This week I attended the London launch of the new Technology Strategy Board competition, Digital Health in a Connected Hospital. This competition is designed to stimulate innovation in the UK digital health sector by contributing up to £6m of funding to projects that exploit the new capabilities of data, sensing, networking and software to better meet healthcare needs in a hospital setting.
Business-led collaborations are invited to focus on one or more of the following areas – accident and emergency (A&E), planned specialist care, health analytics and connected care – with SMEs able to request up to 60% contribution towards project costs.
Speakers at the event discussed some of the challenges currently faced by hospitals and the opportunities for digital health that the competition could support.
Tom Ferrian, the Technology Strategy Board lead technologist who is leading the call, gave the example of the need for referrals from A&E to specialist care to be done as smoothly and quickly as possible using information and data interoperability as an important consideration for all of the areas. He referred to the TSB’s internet of things demonstrator and Hypercat as relevant methods and solutions to solving interoperability issues.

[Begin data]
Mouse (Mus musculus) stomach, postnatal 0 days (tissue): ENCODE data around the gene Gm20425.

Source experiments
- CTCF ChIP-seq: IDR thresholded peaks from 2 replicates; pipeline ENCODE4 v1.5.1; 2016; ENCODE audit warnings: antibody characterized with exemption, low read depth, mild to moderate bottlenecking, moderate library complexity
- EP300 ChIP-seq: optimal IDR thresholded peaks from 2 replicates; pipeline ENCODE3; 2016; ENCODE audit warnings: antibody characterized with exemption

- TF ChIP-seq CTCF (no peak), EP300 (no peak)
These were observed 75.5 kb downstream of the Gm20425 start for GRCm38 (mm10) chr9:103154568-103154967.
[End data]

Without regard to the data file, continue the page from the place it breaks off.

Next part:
Another example from the digital health special interest group who have helped to shape the competition was interoperability between hospitals for example the ability to transfer scans.
Speakers on the day included:
- John Eaglesham of ADI, who talked through an SME’s experience of working with a TSB grant and talked through their assisted living demonstrator developed with Airedale Hospital that enabled the hospital to prove the effectiveness of video-based care
- Keith Erry of Isansys Lifecare who has developed a platform for gathering wireless vital signs in a clinical setting
- Mark Bartlett of Geneix, a startup who have been developing data based solutions for clinicians including e-prescribing software
- Dr Kyle Stewart from Torbay Hospital, who talked about how important it was for business developing solutions to involve hospitals to ensure the solutions were co-designed.
The audience included a mix of attendees from universities, hospital trusts, research organizations and businesses and some lively discussion was had around the digital health challenge for hospitals. Kyle Stewart outlined his vision of a connected hospital as having information on a patient when they arrive, since – particularly during the forthcoming summer holiday period – Torbay will see an influx of patients about whom they know nothing and the hospital teams take risks daily in treating people without knowledge of their full history.
John Eaglesham advocated the importance of both a clinical champion and senior manager in the clinical context to see the real-life impact of a TSB project. This is critical to implementation beyond the R&D project and certainly mirrors our experience of working with NHS partners.